A previous post discussed the hazards of one type of heavy machinery, front loaders, which are commonly used at construction sites. Another piece of heavy machinery used on construction sites which, if improperly used or secured, may result in catastrophic injury, are cranes. To speak with an experienced construction accident lawyer in Chicago, call Passen & Powell at (312) 527-4500 for a free consultation.
Cranes, by design, are used to lift and lower materials or move materials horizontally from one part of a construction building to another. For example, cranes can be used to move steel, concrete, large pipes, large tools such as generators and other materials too big for humans to carry. A crane typically weighs several thousand pounds, and operates at elevations several hundred feet above ground. Due to the size, weight, height, and strength of cranes, this type of machinery is subject to stringent safety regulations.
Cranes are governed by §1926.550 of the Occupational Safety and Health Administration’s (OSHA) Construction Safety and Health Outreach Program, and failure to adhere to those rules and regulations may constitute negligence. §1926.550 outlines many specifics, from location of instruction plates and decals and when ropes are to be removed from service, to proper guarding and insulating of exhaust pipes to safety guidelines of the use of electrical power. It also states that an employer “shall comply with the manufacturer’s specifications and limitations applicable to the operation of any and all cranes,” and also that “no modifications or additions which affect the capacity or safe operation of the equipment shall be made by the employer without the manufacturer’s written approval.” In other words, neither the contractor, subcontractor or anyone else working at the construction site can change anything about the crane in order to have it carry a load heavier than it is designed to carry.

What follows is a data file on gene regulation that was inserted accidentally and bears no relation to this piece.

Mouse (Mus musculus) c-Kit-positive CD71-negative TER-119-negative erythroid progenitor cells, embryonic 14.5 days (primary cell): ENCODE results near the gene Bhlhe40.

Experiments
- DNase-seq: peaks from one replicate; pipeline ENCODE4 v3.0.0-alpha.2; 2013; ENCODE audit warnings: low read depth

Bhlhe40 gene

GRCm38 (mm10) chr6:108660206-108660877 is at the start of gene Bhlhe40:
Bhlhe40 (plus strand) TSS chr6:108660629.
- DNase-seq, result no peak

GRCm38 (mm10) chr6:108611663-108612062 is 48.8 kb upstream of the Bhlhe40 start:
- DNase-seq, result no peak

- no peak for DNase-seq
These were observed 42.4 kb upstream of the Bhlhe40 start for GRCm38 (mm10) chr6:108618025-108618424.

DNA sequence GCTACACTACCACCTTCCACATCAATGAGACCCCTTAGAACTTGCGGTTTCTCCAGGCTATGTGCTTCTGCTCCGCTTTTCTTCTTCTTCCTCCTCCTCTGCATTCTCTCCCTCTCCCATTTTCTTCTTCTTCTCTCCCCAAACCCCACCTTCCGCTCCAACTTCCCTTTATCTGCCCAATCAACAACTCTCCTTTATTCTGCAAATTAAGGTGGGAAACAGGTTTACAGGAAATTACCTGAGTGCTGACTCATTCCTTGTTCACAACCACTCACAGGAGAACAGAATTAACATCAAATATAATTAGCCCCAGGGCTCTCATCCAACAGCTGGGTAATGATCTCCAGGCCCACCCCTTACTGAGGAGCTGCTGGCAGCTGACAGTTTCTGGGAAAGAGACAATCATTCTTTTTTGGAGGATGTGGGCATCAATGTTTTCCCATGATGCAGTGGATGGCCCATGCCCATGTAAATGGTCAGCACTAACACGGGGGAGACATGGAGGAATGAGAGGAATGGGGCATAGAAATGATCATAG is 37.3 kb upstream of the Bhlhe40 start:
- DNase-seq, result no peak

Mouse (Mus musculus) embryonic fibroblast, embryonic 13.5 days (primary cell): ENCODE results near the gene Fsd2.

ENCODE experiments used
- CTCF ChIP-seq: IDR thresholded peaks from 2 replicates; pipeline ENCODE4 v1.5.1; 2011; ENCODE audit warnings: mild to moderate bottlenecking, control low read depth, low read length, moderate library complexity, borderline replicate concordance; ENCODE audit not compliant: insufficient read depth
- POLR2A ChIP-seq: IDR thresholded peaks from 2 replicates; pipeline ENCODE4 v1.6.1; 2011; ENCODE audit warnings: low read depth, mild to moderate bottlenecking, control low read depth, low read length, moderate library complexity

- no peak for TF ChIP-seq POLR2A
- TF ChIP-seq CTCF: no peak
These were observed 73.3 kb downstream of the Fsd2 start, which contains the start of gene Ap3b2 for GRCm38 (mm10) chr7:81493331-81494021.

As cranes come in different sizes and functions, from mobile truck cranes seen at road construction sites to tower cranes found at many tall building construction sites, cranes also have different load capacities. Load capacities affect balance, and the safety of the crane operator and other workers, especially as the load is lifted higher off the ground.
The crane itself must be able to handle the load, as well as its components, such as wires and switches. If the load is too heavy, the crane may become unbalanced, or a wire may snap, causing the load to fall onto workers below. In such instances of a construction worker injured or killed by a falling load, it is critical to consult with a lawyer to determine whether the contractors and property owners were following appropriate safety procedures.
Though cranes are common pieces of heavy machinery at construction sites, they can cause catastrophic injury if not operated safely. The crane itself may be faulty, or have been constructed using faulty or substandard parts. An experienced Chicago construction accident injury attorney can help you identify the proper parties responsible, and hold them accountable. Call Passen & Powell a call at (312) 527-4500 for a free consultation with one of our top injury lawyers.